Head of Zeus is an independent publishing house, based in London. It started publishing in 2012 and won Independent Publisher of the Year in 2017.
In the essay ‘Journey to the West’ published in SFMagazine [click on the link to download the issue] Head Of Zeus publisher Nicolas Cheetham points out that Chinese genre fiction arrived on Western markets only in the last couple of years – it was not until 2015 that a Hugo award was won by a work that has been translated from the Chinese (or any other language). At the same time, he asserts that SF is the most universal of the literary genres, quoting Liu Cixin:
SF is the most global, the most universal storytelling vessel, with the capability to be understood by all cultures. SF novels are concerned with problems faced by all of humanity. Crises in SF usually threaten humanity as a whole. It is a unique and treasurable trait inherent in the genre – that the human race is perceived as a single entity, undivided.
Why then is genre fiction lagging behind literary fiction in achieving a globalised presence? In tracing the history of Weltliteratur, n+1 contends that ‘certain texts have always circulated among geographically broad but socioeconomically thin strata’. Is a taste for globalism something that is more characteristic of the literary fiction readership rather than those who read genre fiction? Although genre boundaries between literary fiction and SF have become more permeable and fuzzier than in the past, is SF fandom demographically different from the consumers of literary fiction, or at the very least, less globalised?
Nicolas Cheetham mentions several pre-conditions for Chinese SF entrance to the West: an emergence of local fandom, revival of local critical SF journals, and the establishment of a financially successful local publishing industry. All of these of course did not emerge independently from the economic growth in China, a society that in recent decades started investing heavily in science and technology research, transforming itself into a world leader in tackling global crises such as a climate change. Looking to other global regions, such as sub-Saharan Africa, would the same pre-conditions apply? Namely, would the local fandom, criticism traditions and publishing houses need to reach a critical mass before we can expect to read a greater offering of African SF in the West, in translation or otherwise? Recently established organisations such as the African Speculative Fiction Society, as well as a myriad of new journals that publish African SF and criticism, such as Omenana, BrittlePaper, Chimurenga, Saraba and Jalada, augurs well for African SF. Hopefully, pioneering publishers like the Head Of Zeus will be bringing more of World SF to UK markets – Nicholas Cheetham is certainly interested in science fiction writers from various countries in Africa. Nigeria, Kenya, Uganda and SA are among the most prolific in terms of SF, for more information see Geoff Ryman’s brilliant series of interviews with 100 African writers of science fiction and fantasy.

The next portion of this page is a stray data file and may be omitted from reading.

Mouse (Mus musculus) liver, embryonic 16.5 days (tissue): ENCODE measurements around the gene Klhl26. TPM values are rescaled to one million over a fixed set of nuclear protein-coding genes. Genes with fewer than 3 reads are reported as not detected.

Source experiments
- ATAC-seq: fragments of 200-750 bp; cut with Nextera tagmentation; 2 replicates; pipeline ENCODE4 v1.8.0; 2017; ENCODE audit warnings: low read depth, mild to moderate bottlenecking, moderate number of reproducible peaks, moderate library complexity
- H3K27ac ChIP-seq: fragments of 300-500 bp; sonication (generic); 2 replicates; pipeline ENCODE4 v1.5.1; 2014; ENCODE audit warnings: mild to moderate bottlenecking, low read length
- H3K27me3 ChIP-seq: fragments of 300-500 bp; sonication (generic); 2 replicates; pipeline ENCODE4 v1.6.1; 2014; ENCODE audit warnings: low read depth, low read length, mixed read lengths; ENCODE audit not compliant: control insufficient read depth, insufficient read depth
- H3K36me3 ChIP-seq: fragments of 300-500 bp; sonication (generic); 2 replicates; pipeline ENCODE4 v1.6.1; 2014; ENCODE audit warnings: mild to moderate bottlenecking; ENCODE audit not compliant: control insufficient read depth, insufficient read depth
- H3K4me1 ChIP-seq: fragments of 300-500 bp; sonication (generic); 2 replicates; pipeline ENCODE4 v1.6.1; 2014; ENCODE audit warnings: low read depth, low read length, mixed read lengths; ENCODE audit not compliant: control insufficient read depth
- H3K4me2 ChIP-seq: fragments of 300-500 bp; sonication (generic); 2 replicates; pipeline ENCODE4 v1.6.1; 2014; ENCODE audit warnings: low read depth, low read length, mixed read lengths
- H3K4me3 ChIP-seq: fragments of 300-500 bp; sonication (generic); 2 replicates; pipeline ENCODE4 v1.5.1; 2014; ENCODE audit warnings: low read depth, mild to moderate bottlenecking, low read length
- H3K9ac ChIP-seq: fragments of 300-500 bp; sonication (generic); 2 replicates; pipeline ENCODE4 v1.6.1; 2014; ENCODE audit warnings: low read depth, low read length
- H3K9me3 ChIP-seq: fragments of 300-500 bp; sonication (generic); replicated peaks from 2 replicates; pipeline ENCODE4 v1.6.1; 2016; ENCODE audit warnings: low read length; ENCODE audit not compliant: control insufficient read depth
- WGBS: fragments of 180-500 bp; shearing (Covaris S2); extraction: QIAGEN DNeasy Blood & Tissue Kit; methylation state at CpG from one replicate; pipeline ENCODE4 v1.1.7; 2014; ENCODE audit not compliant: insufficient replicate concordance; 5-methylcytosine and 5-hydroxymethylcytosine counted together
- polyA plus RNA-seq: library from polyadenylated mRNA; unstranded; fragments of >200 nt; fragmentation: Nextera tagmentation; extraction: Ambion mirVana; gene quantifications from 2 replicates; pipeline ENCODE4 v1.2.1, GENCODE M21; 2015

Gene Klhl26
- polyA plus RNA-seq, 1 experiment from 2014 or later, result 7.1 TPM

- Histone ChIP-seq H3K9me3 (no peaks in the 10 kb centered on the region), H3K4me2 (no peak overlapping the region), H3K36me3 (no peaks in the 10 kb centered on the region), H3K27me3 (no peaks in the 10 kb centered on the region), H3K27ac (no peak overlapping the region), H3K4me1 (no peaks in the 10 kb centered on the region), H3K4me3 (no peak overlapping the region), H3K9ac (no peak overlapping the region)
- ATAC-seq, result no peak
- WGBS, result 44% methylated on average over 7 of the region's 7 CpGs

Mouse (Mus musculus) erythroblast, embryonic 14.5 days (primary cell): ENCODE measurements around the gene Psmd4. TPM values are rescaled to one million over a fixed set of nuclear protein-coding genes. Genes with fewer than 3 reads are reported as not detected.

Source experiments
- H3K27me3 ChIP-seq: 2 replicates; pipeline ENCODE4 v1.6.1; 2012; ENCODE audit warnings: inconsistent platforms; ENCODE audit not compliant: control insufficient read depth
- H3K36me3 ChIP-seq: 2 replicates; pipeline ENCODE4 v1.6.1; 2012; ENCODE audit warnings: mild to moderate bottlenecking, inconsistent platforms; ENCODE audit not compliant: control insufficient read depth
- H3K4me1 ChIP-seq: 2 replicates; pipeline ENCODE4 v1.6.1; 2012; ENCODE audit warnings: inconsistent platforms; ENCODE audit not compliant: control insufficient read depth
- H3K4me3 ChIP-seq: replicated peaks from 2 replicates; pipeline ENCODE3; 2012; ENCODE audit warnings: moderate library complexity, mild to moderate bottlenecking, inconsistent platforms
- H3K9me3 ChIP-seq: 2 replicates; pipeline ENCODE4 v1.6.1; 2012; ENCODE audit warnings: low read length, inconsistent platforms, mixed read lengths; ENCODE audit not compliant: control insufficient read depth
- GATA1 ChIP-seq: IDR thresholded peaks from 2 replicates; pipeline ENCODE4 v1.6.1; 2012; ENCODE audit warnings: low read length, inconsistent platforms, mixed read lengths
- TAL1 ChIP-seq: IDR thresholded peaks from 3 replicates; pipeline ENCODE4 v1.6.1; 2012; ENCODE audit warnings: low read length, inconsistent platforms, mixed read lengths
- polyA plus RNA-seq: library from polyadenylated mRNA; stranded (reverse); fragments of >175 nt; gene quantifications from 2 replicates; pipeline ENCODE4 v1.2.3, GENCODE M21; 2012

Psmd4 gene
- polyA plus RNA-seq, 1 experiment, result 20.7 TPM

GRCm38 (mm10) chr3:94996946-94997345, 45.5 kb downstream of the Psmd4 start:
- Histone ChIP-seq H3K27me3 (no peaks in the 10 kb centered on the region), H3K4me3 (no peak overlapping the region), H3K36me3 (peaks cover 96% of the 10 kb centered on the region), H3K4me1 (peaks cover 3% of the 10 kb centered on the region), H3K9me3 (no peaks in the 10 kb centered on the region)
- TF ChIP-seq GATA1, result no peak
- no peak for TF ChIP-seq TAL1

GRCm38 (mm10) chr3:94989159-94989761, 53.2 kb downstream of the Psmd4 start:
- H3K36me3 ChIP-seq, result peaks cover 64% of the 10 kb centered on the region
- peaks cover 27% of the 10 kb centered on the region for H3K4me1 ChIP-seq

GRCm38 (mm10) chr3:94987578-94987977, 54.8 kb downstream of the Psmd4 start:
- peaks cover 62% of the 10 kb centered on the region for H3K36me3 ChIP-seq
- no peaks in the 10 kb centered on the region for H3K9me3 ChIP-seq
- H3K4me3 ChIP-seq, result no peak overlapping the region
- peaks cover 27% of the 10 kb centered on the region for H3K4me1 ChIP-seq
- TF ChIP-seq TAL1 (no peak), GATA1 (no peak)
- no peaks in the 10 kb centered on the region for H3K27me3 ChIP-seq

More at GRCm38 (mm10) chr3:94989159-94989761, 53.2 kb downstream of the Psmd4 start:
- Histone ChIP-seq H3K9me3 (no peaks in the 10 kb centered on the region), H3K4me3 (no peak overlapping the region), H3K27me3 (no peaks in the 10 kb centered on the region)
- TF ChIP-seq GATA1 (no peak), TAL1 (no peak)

But who should define the global limits of the genre, especially when the power to impose a definition is centred in the Global North? The definition of the sf genre varies across time and cultures; various writers (e.g. Dilman Dilla, Nisi Shawl, Nnedi Okorafor) report contesting the definition of SF with the Western publishing and film industry whenever spirits or other traditional beliefs are in the fabric of the narrative.
In the Head Of Zeus SFMagazine, Nicolas Cheetham raises an important question ‘What is Chinese SF?’ and shows the pitfalls of essentialising – how does a publisher balance the reader’s expectations of ‘pleasingly exotic colour’ with the needs of the writers to be free from having to ‘perform otherness’ in order to get a publishing deal in the West?
Readers in the West are limited (as far as having access to a wider range of voices) by the lack of diversity within the publishing industry, editors and critics, and creative writing programs. This problem is particularly urgent in SF, since the genre is concerned with the imaginaries of humanity’s future. Missing African writers is an especially regrettable situation since the future of humanity depends very much on what will happen on the continent which is projected to contain 40% of the global population by 2100.